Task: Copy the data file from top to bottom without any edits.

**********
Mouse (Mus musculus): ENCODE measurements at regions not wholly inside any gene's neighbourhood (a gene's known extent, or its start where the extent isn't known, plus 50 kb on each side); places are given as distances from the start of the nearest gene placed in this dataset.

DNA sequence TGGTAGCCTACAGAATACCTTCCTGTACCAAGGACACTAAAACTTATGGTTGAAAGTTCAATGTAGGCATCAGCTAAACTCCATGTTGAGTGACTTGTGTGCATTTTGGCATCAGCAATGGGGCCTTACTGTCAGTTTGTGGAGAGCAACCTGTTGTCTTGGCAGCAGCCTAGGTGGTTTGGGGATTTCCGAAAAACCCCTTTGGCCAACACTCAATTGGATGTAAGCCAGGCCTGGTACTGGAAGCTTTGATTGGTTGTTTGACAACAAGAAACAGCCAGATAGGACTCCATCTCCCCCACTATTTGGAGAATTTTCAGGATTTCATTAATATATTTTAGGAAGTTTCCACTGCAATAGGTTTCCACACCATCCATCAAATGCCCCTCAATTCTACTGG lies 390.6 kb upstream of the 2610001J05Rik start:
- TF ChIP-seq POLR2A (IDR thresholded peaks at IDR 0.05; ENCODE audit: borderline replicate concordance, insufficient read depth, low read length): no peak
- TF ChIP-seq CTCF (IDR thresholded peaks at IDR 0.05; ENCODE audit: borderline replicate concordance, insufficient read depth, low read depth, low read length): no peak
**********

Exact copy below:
Mouse (Mus musculus): ENCODE measurements at regions not wholly inside any gene's neighbourhood (a gene's known extent, or its start where the extent isn't known, plus 50 kb on each side); places are given as distances from the start of the nearest gene placed in this dataset.

DNA sequence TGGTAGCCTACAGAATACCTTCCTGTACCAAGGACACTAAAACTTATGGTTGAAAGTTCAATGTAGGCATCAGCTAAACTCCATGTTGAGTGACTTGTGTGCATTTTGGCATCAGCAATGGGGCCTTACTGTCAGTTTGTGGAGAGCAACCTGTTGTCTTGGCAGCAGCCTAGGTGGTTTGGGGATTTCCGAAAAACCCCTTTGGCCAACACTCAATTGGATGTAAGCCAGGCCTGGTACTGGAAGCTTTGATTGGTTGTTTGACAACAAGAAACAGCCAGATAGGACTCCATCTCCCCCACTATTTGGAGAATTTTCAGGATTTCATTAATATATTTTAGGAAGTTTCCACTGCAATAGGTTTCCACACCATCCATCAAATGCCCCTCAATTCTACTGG lies 390.6 kb upstream of the 2610001J05Rik start:
- TF ChIP-seq POLR2A (IDR thresholded peaks at IDR 0.05; ENCODE audit: borderline replicate concordance, insufficient read depth, low read length): no peak
- TF ChIP-seq CTCF (IDR thresholded peaks at IDR 0.05; ENCODE audit: borderline replicate concordance, insufficient read depth, low read depth, low read length): no peak